In Final builds for the same edge case, the same value would pass through to the GPU as zero. This would create valid lighting results for that parent patch, but from the wrong point of view. This would be seen as a dark square, whose results are passed down across the children. This meant that the dark square would persist from orbit to ground.
    This one difference in an uninitialised variable between two build types caused the headache you see above.

  9. #114
    great you sorted it out and thx for details, prost to the team

  10. #115
    Originally Posted by Anthony Ross View Post (Source)
    Hi everyone,

    Thank you very much for all the effort you put into reporting this bug and the details you have provided. There is what I hope to be a solution for the issue lined up for testing and release not too long after 3.0. Thank you for your patience over this issue.
    Seeing as though you went to a lot of trouble in your investigations and helping to rule out possibilities for me, I wanted to tell you a little bit about what I found out. It was an awkward one to track down, the biggest problem being that it didn't reproduce at all on my team's computers.
    Render programmers have looked into some similar issues over the last few years and found some edge cases to fix up, but we never saw anything on the scale seen in these screenshots. I even have hardware similar to some of the reporters in this thread, but still saw nothing!

    We have mutliple types of builds to test and analyse. Each have different compiler optimisation settings, altering the balance between running speed and the amount of data we can get out of the game for debugging purposes.
    "Final" build is the one you get, with highest optimisation settings and no timing or profiling tags. There is also "Profile" build, which nearly identical to "Final", but with minimal profiling and debugging functionality so that we can still hunt down bugs.
    It turns out that this issue reproduces in "Final" only.
    Ahh, what we refer to as a "Heisenbug" in the software company I work for - essentially a bug that disappears when you try to observe it!

    It meant that getting any useful information out of the system to help guide our effects was problematic.

    The area of code this effect came from was the "patch lighting" system. Patches of landable terrain need to generate a lot of information before they're complete. There's the renderable patches which you see, physics patches that you collide with and then the patch lighting.
    This is the way of knowing which areas of the terrain should be shadowed according to the star light direction and the mountainous features. It needs to process a lot of neighbour patches to work, as the light may be coming in at a grazing angle, so very distant terrain features might be important.
    It also needs to know the results of its parent patch (it's a quadtree, each patch has four sub-patches, which each have four sub-sub-patches etc), and the neighbouring parent patches. An error in one of the upper level patches would trickle down to all the child patches, grand-child patches, and so on.
    After crowbaring some debugging aids into the Final build, and jury-rigging a debugging texture system into the patch lighting, I could start analysing values in the compute shader which runs on your GPU to figure out what was going on.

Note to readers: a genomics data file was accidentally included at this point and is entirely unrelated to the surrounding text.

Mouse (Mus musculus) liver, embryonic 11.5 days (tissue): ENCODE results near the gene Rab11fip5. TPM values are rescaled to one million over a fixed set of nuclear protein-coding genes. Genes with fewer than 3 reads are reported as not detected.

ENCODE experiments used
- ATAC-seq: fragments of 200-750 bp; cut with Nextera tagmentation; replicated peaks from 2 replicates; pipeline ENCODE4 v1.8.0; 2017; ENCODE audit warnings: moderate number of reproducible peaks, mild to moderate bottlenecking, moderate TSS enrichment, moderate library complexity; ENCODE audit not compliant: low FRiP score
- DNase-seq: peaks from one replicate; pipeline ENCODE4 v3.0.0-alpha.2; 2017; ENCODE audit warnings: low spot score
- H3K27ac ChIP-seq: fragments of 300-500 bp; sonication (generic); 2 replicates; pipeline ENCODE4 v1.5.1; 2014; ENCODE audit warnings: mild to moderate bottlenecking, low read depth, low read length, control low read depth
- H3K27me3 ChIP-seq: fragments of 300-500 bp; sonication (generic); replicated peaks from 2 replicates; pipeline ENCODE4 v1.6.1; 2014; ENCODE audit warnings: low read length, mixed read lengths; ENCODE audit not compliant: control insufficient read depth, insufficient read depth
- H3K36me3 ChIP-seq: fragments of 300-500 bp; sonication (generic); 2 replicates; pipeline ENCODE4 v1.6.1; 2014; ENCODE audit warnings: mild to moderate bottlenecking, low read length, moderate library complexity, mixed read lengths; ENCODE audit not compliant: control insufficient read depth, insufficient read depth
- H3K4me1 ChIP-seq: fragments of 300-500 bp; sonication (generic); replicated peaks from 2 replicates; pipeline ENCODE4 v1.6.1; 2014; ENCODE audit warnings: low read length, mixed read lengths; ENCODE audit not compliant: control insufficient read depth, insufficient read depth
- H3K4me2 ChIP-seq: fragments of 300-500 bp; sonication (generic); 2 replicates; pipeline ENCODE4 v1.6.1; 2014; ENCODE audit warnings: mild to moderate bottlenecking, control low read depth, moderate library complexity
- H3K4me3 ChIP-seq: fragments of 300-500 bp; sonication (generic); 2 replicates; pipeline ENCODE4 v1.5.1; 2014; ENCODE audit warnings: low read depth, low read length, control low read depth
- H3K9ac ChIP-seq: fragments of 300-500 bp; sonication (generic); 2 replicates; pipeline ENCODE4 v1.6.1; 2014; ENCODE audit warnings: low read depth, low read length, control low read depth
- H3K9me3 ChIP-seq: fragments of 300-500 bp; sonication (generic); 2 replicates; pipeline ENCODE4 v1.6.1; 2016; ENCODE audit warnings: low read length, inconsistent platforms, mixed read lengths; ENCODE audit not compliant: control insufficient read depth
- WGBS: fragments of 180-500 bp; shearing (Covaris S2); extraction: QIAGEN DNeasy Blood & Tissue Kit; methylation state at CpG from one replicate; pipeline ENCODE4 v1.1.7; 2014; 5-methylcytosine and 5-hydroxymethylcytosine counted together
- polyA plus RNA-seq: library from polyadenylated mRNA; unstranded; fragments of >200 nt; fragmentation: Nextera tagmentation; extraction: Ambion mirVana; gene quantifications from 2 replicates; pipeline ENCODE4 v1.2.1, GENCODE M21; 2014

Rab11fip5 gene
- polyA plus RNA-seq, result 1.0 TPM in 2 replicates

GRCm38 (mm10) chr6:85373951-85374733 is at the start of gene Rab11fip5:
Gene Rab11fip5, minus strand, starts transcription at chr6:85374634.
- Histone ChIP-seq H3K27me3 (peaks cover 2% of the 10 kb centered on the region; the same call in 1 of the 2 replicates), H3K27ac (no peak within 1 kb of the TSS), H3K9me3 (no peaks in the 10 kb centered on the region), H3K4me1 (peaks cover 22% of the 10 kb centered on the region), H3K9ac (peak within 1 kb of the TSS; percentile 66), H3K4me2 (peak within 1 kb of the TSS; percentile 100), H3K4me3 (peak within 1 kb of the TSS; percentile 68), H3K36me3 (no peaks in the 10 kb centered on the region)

It turned out to be related to which way the neighbouring parent patches occasionally thought they were rotated in space relative to the star light. It was occasionally mis-rotated due to a timing issue in the multi-threaded nature of the lighting data request system.
    In Profile builds, a previously unnoticed edge case could happen where the rotation would be used before it was ready, acting as if it was set to NAN (not a number). This would create a parent patch with no usable information, and so child patches would look normal.
    In Final builds for the same edge case, the same value would pass through to the GPU as zero. This would create valid lighting results for that parent patch, but from the wrong point of view. This would be seen as a dark square, whose results are passed down across the children. This meant that the dark square would persist from orbit to ground.
    This one difference in an uninitialised variable between two build types caused the headache you see above.
    Bravo for tracking that down and massive thanks for sharing the process with us (I actually meant to ask if you could do this since I know a few of us are really interested to understand what's going on here).

    Fingers crossed for 3.x.

    o7

  11. #116
    Originally Posted by Anthony Ross View Post (Source)
    Hi everyone,

    Thank you very much for all the effort you put into reporting this bug and the details you have provided. There is what I hope to be a solution for the issue lined up for testing and release not too long after 3.0. Thank you for your patience over this issue.
    Seeing as though you went to a lot of trouble in your investigations and helping to rule out possibilities for me, I wanted to tell you a little bit about what I found out. It was an awkward one to track down, the biggest problem being that it didn't reproduce at all on my team's computers.
    Render programmers have looked into some similar issues over the last few years and found some edge cases to fix up, but we never saw anything on the scale seen in these screenshots. I even have hardware similar to some of the reporters in this thread, but still saw nothing!

    We have mutliple types of builds to test and analyse. Each have different compiler optimisation settings, altering the balance between running speed and the amount of data we can get out of the game for debugging purposes.
    "Final" build is the one you get, with highest optimisation settings and no timing or profiling tags. There is also "Profile" build, which nearly identical to "Final", but with minimal profiling and debugging functionality so that we can still hunt down bugs.
    It turns out that this issue reproduces in "Final" only. It meant that getting any useful information out of the system to help guide our effects was problematic.

    The area of code this effect came from was the "patch lighting" system. Patches of landable terrain need to generate a lot of information before they're complete. There's the renderable patches which you see, physics patches that you collide with and then the patch lighting.